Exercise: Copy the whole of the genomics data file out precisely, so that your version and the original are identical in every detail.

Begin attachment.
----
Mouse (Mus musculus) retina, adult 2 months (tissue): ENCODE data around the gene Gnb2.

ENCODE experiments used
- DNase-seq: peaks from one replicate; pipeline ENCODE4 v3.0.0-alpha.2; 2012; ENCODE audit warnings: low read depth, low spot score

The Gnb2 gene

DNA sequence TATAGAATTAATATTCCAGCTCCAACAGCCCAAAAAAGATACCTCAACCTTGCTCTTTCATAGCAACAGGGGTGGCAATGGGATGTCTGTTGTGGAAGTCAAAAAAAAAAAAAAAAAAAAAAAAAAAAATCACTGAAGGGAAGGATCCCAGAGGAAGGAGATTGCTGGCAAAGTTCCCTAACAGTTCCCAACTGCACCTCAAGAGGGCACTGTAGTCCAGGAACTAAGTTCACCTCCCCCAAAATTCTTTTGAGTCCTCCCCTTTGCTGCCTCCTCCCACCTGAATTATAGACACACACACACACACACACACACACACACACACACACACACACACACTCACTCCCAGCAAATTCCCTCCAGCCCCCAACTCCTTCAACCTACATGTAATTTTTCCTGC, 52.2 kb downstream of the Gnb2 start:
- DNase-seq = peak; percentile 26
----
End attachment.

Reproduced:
Mouse (Mus musculus) retina, adult 2 months (tissue): ENCODE data around the gene Gnb2.

ENCODE experiments used
- DNase-seq: peaks from one replicate; pipeline ENCODE4 v3.0.0-alpha.2; 2012; ENCODE audit warnings: low read depth, low spot score

The Gnb2 gene

DNA sequence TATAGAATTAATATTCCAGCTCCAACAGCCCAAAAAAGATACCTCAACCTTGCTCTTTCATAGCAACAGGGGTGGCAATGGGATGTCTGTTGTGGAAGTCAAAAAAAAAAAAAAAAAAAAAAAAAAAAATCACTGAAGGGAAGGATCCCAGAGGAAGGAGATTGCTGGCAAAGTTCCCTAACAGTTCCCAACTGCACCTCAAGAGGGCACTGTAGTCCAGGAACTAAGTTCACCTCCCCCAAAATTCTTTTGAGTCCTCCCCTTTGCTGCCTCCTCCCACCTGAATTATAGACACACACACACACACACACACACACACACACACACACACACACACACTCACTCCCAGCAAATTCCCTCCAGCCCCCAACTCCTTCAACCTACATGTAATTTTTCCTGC, 52.2 kb downstream of the Gnb2 start:
- DNase-seq = peak; percentile 26